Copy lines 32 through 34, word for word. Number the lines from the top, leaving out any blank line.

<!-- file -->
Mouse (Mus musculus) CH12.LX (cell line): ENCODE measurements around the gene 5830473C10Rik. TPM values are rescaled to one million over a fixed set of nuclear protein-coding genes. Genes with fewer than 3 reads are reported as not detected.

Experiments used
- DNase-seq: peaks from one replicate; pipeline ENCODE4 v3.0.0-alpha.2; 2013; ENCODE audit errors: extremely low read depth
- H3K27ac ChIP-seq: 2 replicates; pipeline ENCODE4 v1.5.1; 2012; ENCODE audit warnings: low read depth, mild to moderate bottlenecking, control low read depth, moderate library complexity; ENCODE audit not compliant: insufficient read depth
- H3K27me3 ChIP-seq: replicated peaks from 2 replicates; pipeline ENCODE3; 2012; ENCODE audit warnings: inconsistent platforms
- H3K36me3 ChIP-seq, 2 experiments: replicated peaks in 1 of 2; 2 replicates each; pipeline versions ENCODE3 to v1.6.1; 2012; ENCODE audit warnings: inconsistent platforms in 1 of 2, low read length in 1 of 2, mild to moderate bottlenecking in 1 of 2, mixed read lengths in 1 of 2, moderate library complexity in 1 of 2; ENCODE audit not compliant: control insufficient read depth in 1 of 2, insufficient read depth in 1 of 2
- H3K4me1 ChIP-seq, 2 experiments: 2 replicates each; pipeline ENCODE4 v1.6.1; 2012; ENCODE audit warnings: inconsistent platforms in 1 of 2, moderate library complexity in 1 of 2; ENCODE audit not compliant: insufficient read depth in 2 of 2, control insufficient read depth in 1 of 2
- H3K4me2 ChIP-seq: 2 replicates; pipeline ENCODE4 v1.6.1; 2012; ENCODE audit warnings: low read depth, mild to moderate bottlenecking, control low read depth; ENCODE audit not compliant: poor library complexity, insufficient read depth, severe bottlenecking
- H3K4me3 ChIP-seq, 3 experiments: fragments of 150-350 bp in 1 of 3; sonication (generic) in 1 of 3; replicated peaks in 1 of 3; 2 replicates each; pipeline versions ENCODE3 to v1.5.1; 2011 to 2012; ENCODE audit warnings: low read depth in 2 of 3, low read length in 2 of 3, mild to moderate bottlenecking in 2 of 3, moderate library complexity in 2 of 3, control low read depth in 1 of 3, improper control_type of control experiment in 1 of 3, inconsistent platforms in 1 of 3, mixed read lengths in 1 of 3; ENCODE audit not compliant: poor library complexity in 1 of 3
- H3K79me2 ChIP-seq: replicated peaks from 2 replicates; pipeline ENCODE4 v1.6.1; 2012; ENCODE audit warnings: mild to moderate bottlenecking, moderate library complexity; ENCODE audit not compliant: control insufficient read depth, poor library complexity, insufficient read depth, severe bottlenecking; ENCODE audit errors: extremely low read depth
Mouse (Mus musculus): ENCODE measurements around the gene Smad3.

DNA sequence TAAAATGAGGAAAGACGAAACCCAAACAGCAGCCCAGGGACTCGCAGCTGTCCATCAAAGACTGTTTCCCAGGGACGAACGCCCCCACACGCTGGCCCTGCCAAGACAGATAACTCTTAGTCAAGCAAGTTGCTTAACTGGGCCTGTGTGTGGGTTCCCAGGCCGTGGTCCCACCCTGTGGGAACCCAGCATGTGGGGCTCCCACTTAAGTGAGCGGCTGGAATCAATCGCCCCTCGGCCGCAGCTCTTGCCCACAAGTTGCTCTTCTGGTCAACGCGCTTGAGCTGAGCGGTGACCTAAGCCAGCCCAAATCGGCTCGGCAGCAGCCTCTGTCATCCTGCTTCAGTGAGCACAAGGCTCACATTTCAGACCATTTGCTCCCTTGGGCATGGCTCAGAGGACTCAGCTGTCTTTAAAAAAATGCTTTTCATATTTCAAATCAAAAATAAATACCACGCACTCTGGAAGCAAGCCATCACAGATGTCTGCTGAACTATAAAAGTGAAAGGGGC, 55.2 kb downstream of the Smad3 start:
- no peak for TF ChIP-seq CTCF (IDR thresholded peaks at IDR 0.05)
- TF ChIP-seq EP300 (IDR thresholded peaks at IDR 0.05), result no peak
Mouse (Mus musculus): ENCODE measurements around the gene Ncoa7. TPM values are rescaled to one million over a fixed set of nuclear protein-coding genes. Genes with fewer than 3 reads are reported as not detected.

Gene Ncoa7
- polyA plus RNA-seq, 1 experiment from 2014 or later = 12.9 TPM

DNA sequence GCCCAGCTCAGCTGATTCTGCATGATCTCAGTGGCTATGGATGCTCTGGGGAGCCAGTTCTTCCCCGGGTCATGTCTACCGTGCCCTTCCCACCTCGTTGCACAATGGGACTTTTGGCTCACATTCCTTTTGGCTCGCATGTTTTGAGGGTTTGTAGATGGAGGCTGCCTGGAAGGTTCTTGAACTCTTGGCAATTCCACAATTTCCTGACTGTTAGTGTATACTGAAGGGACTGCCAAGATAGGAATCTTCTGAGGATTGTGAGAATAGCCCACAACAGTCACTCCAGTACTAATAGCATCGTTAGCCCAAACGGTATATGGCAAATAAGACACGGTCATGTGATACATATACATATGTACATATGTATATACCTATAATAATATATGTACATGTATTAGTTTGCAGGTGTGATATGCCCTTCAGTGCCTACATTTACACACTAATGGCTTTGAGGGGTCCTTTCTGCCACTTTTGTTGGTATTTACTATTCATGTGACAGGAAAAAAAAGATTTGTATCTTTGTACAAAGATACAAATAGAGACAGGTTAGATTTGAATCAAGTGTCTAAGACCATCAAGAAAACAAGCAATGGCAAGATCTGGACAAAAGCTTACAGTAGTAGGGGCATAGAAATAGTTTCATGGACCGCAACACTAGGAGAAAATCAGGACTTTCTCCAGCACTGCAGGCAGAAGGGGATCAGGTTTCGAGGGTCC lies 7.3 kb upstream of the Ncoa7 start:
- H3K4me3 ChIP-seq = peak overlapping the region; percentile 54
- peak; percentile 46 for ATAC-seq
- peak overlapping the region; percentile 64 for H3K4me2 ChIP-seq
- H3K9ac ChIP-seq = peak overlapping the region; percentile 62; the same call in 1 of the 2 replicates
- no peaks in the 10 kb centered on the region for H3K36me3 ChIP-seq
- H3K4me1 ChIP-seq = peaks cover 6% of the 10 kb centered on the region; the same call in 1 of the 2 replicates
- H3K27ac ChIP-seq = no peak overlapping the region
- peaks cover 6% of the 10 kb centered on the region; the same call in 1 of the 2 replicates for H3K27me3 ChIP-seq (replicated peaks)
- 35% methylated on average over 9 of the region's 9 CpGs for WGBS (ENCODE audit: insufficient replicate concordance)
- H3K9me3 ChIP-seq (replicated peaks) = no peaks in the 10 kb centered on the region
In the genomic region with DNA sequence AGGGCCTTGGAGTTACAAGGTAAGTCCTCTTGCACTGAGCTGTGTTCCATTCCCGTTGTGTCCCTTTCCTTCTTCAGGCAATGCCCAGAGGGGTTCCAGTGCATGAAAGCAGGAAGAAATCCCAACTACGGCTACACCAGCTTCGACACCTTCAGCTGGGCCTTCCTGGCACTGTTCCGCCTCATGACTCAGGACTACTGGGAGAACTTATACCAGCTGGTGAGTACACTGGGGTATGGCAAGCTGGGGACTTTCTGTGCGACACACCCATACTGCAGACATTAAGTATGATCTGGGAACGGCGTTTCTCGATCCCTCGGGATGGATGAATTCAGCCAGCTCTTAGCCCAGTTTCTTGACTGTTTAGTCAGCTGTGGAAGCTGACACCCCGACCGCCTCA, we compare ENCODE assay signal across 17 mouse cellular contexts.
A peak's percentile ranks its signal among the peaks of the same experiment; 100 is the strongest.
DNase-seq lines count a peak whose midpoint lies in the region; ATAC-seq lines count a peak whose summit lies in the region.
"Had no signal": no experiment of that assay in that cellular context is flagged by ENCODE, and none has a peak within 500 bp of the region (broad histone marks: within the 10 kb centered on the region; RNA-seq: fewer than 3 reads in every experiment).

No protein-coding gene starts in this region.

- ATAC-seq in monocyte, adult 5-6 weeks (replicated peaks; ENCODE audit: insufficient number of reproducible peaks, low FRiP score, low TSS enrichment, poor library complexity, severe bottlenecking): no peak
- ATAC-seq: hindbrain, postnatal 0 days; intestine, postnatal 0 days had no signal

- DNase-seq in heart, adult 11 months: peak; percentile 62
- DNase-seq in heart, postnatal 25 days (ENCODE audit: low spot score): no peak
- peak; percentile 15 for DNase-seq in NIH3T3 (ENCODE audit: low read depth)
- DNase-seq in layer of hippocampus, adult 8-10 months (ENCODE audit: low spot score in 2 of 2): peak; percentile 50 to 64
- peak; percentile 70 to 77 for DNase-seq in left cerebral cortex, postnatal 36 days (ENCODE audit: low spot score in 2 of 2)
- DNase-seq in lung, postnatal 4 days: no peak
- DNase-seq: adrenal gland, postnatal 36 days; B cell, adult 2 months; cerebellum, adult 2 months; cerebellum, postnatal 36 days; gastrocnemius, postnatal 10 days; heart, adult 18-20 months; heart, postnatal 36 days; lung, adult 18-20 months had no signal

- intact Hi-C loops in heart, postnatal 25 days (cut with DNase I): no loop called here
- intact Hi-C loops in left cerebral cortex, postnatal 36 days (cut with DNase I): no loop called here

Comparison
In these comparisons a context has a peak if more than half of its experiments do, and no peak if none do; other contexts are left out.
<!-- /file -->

"Had no signal": no experiment of that assay in that cellular context is flagged by ENCODE, and none has a peak within 500 bp of the region (broad histone marks: within the 10 kb centered on the region; RNA-seq: fewer than 3 reads in every experiment).

No protein-coding gene starts in this region.

- ATAC-seq in monocyte, adult 5-6 weeks (replicated peaks; ENCODE audit: insufficient number of reproducible peaks, low FRiP score, low TSS enrichment, poor library complexity, severe bottlenecking): no peak